• Has there been any history of trauma or domestic violence that may have impacted William?
    I had just kick Dave but that doesn’t count… No of course not 😇
  • Is there a history of autism in our family?
  • Is there a history of mental health issues?
    I explained about my lengthy battle with postnatal depression and anxiety and the medication I had been on and for how long. I’m not ashamed of it, in fact i’m proud. Although it took me a long time to seek help, I eventually did and came out the other side. Some people don’t.
  • What other agencies are involved with William?
    We then discussed things his paediatrician had put forward; blood testing and genetics testing and our next appointment.
    We discussed Lisa who liaises with the nursery in regards to his education.
  • Are social services involved?
    Eh? No!
  • What was my pregnancy like?
    We discussed how high risk it was, the lengthy induction, having an assisted labour, gestational diabetes, being in hospital longer than expected.
  • Is William on any medication?
  • Did you bond with William?
    Yes. No. Maybe? He didn’t really bond with me? He’s indifferent.
  • What was he like in meeting his milestones?
    Insert big head joke here and not sitting up until 10 months.
  • What were his first words? 🤐
  • What does him playing look like?
  • Does he make eye contact? If he does can he maintain it or is it fleeting?
  • Does he respond to his own name?
  • Does he indicate his emotions or pain with facial expressions? Let me tell you something… Justin Bonomo and Erik Seidel are amateurs compared to William when it comes to having a good poker face. I’ve let me nerd slip out again there. Justin and Erik are two of the most famous poker players in the world.
  • How does he behave with other kids at nursery?
  • Are there any children outside of nursery that he engages with?
  • What kind of support does he receive at nursery?
  • Am I OK to contact the nursery?
  • Does William recognise other peoples emotions?
  • What are Williams meltdowns like?
    Like a tornado ripping through my living room.
    Like stepping into the ring with Conor Mcgregor.
    Like trying to hold onto an oiled up contortionist.
  • What sensory issues does William suffer with?
  • What are the main indicators he is about to have a meltdown?
  • What are his eating habits like other than during meltdowns?
  • Does he show any signs of anxiety?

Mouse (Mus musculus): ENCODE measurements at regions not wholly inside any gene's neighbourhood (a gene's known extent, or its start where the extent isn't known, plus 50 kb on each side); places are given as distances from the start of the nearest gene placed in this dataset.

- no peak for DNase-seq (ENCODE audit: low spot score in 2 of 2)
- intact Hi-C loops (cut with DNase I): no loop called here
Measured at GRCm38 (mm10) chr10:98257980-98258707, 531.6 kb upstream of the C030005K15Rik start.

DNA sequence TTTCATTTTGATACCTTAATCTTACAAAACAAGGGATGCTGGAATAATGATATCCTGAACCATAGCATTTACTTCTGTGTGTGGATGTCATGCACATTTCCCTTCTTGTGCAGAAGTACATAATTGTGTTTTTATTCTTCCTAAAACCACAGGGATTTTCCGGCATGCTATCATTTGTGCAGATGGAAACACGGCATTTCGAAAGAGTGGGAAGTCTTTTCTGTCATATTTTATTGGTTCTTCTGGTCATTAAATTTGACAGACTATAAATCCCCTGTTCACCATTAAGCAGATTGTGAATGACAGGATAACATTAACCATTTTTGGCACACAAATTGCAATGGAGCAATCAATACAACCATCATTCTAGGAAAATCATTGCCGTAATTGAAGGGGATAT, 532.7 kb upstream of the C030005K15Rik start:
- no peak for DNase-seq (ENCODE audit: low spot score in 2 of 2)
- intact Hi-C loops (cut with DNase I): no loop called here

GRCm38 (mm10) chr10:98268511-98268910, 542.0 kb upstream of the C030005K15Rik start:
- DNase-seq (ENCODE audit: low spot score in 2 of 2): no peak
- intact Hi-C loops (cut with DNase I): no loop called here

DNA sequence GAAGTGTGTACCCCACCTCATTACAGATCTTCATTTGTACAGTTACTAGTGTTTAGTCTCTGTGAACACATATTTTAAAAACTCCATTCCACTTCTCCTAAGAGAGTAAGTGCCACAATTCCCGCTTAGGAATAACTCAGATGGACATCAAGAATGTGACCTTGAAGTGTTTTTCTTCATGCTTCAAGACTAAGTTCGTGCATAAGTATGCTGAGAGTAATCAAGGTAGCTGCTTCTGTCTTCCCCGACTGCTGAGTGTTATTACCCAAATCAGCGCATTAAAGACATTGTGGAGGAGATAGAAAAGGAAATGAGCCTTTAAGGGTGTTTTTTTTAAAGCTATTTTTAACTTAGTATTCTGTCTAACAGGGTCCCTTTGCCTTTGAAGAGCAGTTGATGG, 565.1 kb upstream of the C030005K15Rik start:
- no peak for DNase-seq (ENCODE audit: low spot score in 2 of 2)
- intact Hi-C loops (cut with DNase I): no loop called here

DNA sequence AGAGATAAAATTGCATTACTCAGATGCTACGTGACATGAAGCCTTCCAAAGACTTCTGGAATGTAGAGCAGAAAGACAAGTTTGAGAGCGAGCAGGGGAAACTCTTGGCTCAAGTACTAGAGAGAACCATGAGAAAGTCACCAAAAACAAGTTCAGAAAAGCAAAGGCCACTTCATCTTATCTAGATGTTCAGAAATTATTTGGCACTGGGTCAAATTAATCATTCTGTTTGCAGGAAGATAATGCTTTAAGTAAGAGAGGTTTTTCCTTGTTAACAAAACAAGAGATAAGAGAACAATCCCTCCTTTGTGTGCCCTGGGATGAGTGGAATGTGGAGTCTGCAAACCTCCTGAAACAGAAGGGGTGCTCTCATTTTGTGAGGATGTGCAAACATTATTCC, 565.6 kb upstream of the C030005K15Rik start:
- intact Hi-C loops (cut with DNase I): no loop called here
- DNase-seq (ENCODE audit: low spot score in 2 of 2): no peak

• What is his sleep pattern like?
  • Are there any things he cant do in regards to his motor skills?
    Jump. Hop. Point. Wave. Clap.
  • What is he like with danger? or strangers?
    No sense of danger or recognition between familiar adults and strangers.
    That was it!
    Interrogation over.

She was happy that William had been referred to the right place and he will remain on the waiting list 🎉🎉🎉
Relief swept over me. Tears ran down my face.

What happens next?

A letter confirming this will be sent to all parties involved.
A team of specialised autism nurses will be on hand during our wait to answer any questions we may have.

The wait is currently between 2 and 2 and a half years. We will not be contacted until William is at the top of the list.
To put things into number which you know I enjoy, there are over 900 people in front of him in Hull alone. In order to them to bring their waiting time down they must assess a minimum of 8 people per week and I know a company called Healios have stepped in to alleviate some of the pressure but they can’t carry out all the assessments as they conduct theirs via video link and not all of those waiting would benefit from such an assessment.
The actual assessment is called ADOS (Autism Diagnostic Observation Schedule) and it is currently the standardised diagnostic tool for diagnosing ASD.
The ADOS process involves observations under controlled circumstances that other professionals are able to replicate.
Only trained professionals can administer the ADOS diagnostic screening, but it eliminates some of the differences of opinion otherwise possible when two different experts provide a diagnosis without following the same consensus in regards to what they should be looking for. Using the one set of clear guideline minimises the margin for misdiagnosis and errors.

When it is Williams turn for his assessment he will already be finishing his first term of his second year at school 📚 That is if they continue seeing people at their current rate.


November/December 2022 – What a brilliant Christmas gift that will be for us that year 🎄🎁